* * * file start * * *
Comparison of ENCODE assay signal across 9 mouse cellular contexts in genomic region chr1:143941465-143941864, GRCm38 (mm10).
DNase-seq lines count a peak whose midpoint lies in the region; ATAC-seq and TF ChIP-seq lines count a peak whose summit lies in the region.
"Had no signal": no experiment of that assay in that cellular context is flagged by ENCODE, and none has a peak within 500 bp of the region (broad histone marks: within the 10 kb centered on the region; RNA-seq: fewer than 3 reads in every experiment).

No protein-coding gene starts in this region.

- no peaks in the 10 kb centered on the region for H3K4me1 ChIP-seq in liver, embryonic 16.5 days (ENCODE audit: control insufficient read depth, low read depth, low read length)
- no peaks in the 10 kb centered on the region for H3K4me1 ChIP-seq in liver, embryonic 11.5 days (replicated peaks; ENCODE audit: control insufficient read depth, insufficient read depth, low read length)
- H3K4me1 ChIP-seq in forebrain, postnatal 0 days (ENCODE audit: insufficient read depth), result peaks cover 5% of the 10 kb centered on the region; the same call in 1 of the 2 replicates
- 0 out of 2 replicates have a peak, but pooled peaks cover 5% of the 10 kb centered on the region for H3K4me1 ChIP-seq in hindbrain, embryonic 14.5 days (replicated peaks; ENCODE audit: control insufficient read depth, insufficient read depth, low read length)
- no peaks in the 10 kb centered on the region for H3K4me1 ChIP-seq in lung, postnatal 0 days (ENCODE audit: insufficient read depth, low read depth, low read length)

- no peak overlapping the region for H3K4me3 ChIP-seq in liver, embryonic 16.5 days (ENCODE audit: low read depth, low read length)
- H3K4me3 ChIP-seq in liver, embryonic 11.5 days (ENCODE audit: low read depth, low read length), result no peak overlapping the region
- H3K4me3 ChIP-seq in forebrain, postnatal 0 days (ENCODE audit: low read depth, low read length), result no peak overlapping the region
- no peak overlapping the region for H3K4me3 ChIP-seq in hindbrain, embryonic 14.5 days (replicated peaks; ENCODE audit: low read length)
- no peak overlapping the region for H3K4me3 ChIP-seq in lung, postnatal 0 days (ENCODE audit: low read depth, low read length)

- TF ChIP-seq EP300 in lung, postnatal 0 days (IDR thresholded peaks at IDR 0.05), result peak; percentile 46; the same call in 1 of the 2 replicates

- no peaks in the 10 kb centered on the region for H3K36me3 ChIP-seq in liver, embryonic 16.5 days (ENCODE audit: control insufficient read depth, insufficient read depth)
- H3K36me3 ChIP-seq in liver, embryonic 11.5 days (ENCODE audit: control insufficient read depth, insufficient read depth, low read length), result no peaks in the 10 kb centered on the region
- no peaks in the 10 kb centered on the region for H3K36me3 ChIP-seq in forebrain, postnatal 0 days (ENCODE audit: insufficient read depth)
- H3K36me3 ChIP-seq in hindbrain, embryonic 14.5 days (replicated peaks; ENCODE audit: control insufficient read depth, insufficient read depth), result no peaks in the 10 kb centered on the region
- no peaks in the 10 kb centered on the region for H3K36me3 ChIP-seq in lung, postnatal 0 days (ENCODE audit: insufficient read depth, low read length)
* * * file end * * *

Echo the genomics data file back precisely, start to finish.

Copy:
Comparison of ENCODE assay signal across 9 mouse cellular contexts in genomic region chr1:143941465-143941864, GRCm38 (mm10).
DNase-seq lines count a peak whose midpoint lies in the region; ATAC-seq and TF ChIP-seq lines count a peak whose summit lies in the region.
"Had no signal": no experiment of that assay in that cellular context is flagged by ENCODE, and none has a peak within 500 bp of the region (broad histone marks: within the 10 kb centered on the region; RNA-seq: fewer than 3 reads in every experiment).

No protein-coding gene starts in this region.

- no peaks in the 10 kb centered on the region for H3K4me1 ChIP-seq in liver, embryonic 16.5 days (ENCODE audit: control insufficient read depth, low read depth, low read length)
- no peaks in the 10 kb centered on the region for H3K4me1 ChIP-seq in liver, embryonic 11.5 days (replicated peaks; ENCODE audit: control insufficient read depth, insufficient read depth, low read length)
- H3K4me1 ChIP-seq in forebrain, postnatal 0 days (ENCODE audit: insufficient read depth), result peaks cover 5% of the 10 kb centered on the region; the same call in 1 of the 2 replicates
- 0 out of 2 replicates have a peak, but pooled peaks cover 5% of the 10 kb centered on the region for H3K4me1 ChIP-seq in hindbrain, embryonic 14.5 days (replicated peaks; ENCODE audit: control insufficient read depth, insufficient read depth, low read length)
- no peaks in the 10 kb centered on the region for H3K4me1 ChIP-seq in lung, postnatal 0 days (ENCODE audit: insufficient read depth, low read depth, low read length)

- no peak overlapping the region for H3K4me3 ChIP-seq in liver, embryonic 16.5 days (ENCODE audit: low read depth, low read length)
- H3K4me3 ChIP-seq in liver, embryonic 11.5 days (ENCODE audit: low read depth, low read length), result no peak overlapping the region
- H3K4me3 ChIP-seq in forebrain, postnatal 0 days (ENCODE audit: low read depth, low read length), result no peak overlapping the region
- no peak overlapping the region for H3K4me3 ChIP-seq in hindbrain, embryonic 14.5 days (replicated peaks; ENCODE audit: low read length)
- no peak overlapping the region for H3K4me3 ChIP-seq in lung, postnatal 0 days (ENCODE audit: low read depth, low read length)

- TF ChIP-seq EP300 in lung, postnatal 0 days (IDR thresholded peaks at IDR 0.05), result peak; percentile 46; the same call in 1 of the 2 replicates

- no peaks in the 10 kb centered on the region for H3K36me3 ChIP-seq in liver, embryonic 16.5 days (ENCODE audit: control insufficient read depth, insufficient read depth)
- H3K36me3 ChIP-seq in liver, embryonic 11.5 days (ENCODE audit: control insufficient read depth, insufficient read depth, low read length), result no peaks in the 10 kb centered on the region
- no peaks in the 10 kb centered on the region for H3K36me3 ChIP-seq in forebrain, postnatal 0 days (ENCODE audit: insufficient read depth)
- H3K36me3 ChIP-seq in hindbrain, embryonic 14.5 days (replicated peaks; ENCODE audit: control insufficient read depth, insufficient read depth), result no peaks in the 10 kb centered on the region
- no peaks in the 10 kb centered on the region for H3K36me3 ChIP-seq in lung, postnatal 0 days (ENCODE audit: insufficient read depth, low read length)